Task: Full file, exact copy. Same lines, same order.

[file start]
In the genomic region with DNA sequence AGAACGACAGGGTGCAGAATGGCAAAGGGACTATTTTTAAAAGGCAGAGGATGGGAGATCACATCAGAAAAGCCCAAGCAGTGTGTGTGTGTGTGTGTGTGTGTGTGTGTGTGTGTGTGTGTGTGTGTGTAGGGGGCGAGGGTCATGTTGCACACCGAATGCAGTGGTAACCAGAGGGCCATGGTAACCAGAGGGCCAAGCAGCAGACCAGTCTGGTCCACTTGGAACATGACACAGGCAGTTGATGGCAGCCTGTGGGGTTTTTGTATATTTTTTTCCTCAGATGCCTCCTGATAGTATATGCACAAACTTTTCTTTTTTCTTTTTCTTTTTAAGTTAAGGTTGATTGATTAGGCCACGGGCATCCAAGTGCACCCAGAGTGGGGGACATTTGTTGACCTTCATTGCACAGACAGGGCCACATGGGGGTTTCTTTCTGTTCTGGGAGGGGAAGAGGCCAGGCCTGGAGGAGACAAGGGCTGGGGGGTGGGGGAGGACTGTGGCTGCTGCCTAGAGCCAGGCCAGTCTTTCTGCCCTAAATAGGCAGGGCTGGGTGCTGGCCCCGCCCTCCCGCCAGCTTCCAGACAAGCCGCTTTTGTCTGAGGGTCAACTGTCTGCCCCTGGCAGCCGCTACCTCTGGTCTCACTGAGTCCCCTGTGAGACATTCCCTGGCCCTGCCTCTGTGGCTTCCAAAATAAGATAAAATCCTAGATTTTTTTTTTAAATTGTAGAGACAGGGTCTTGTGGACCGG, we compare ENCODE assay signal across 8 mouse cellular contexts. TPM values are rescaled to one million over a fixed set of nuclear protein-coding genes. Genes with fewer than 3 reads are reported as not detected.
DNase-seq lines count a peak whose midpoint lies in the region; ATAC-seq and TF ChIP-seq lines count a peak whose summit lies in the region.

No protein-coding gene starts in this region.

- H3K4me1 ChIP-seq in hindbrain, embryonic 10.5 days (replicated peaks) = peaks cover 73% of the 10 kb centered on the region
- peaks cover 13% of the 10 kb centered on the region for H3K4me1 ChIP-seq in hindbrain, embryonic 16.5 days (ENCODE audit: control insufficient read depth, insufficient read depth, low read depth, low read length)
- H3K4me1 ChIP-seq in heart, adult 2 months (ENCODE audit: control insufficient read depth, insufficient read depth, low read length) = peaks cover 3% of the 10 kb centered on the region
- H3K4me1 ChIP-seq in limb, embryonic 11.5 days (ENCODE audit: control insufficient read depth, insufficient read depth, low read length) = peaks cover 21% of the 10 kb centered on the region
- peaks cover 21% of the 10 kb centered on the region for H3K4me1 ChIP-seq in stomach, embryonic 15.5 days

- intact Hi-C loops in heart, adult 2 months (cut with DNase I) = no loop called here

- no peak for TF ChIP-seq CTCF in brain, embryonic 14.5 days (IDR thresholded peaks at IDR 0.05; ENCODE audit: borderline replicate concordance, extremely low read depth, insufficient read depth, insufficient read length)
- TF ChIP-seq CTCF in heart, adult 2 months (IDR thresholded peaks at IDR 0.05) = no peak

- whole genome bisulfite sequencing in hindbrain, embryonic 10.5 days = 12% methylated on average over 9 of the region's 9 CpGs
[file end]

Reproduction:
In the genomic region with DNA sequence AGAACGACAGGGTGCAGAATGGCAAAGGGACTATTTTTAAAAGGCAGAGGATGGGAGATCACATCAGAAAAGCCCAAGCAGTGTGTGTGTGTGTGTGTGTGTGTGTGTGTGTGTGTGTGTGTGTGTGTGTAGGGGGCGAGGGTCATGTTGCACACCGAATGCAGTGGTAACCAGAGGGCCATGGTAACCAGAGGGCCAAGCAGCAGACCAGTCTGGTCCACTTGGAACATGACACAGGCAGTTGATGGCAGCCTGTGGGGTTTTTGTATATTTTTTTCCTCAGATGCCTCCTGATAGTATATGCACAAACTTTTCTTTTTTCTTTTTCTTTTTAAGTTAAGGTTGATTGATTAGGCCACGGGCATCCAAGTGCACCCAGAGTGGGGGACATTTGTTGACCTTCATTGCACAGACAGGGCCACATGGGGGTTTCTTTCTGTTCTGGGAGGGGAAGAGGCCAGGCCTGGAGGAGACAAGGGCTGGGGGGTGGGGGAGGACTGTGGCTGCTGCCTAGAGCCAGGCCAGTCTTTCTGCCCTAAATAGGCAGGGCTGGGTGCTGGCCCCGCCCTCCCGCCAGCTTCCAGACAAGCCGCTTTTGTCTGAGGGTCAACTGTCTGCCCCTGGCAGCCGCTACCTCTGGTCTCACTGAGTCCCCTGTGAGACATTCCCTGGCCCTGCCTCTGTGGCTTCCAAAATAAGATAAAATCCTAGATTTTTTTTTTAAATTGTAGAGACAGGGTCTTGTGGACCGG, we compare ENCODE assay signal across 8 mouse cellular contexts. TPM values are rescaled to one million over a fixed set of nuclear protein-coding genes. Genes with fewer than 3 reads are reported as not detected.
DNase-seq lines count a peak whose midpoint lies in the region; ATAC-seq and TF ChIP-seq lines count a peak whose summit lies in the region.

No protein-coding gene starts in this region.

- H3K4me1 ChIP-seq in hindbrain, embryonic 10.5 days (replicated peaks) = peaks cover 73% of the 10 kb centered on the region
- peaks cover 13% of the 10 kb centered on the region for H3K4me1 ChIP-seq in hindbrain, embryonic 16.5 days (ENCODE audit: control insufficient read depth, insufficient read depth, low read depth, low read length)
- H3K4me1 ChIP-seq in heart, adult 2 months (ENCODE audit: control insufficient read depth, insufficient read depth, low read length) = peaks cover 3% of the 10 kb centered on the region
- H3K4me1 ChIP-seq in limb, embryonic 11.5 days (ENCODE audit: control insufficient read depth, insufficient read depth, low read length) = peaks cover 21% of the 10 kb centered on the region
- peaks cover 21% of the 10 kb centered on the region for H3K4me1 ChIP-seq in stomach, embryonic 15.5 days

- intact Hi-C loops in heart, adult 2 months (cut with DNase I) = no loop called here

- no peak for TF ChIP-seq CTCF in brain, embryonic 14.5 days (IDR thresholded peaks at IDR 0.05; ENCODE audit: borderline replicate concordance, extremely low read depth, insufficient read depth, insufficient read length)
- TF ChIP-seq CTCF in heart, adult 2 months (IDR thresholded peaks at IDR 0.05) = no peak

- whole genome bisulfite sequencing in hindbrain, embryonic 10.5 days = 12% methylated on average over 9 of the region's 9 CpGs